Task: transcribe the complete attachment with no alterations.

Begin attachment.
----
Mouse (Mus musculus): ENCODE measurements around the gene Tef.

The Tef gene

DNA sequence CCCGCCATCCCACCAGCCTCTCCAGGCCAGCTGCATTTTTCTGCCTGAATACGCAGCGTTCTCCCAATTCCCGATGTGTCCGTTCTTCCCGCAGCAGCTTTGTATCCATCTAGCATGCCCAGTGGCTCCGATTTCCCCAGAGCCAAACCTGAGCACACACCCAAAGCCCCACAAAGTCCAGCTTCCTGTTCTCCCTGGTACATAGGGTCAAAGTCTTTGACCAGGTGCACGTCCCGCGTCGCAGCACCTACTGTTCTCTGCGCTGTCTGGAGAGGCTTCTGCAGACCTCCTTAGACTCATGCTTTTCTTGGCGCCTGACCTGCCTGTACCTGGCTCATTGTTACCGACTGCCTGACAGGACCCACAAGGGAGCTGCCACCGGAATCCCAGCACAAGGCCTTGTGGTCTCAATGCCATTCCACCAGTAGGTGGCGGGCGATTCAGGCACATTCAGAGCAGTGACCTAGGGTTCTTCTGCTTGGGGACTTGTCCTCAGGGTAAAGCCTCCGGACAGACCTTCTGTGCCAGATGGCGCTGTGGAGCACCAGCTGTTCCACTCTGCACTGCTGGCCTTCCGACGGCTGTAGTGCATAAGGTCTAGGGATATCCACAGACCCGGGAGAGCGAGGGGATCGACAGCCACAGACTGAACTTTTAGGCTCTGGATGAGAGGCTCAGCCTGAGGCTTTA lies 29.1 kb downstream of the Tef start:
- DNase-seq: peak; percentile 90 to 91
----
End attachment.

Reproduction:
Mouse (Mus musculus): ENCODE measurements around the gene Tef.

The Tef gene

DNA sequence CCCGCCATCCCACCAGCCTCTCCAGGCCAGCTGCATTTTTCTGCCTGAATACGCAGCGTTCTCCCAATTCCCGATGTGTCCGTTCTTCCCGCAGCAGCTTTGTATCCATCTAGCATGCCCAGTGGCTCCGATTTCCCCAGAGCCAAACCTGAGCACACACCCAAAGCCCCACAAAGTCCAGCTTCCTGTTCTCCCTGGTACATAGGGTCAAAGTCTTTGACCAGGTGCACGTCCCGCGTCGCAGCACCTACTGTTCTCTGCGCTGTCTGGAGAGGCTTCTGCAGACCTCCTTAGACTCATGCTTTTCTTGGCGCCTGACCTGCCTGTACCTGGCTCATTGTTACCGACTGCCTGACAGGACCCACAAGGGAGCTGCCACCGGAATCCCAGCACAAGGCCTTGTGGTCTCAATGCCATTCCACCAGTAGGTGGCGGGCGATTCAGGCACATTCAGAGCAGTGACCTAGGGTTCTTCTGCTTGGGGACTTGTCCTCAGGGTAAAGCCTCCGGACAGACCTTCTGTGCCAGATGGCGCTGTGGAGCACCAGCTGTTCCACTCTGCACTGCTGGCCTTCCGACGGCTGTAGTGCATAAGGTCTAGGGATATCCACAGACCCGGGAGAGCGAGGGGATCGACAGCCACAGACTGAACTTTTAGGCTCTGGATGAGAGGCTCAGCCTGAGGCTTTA lies 29.1 kb downstream of the Tef start:
- DNase-seq: peak; percentile 90 to 91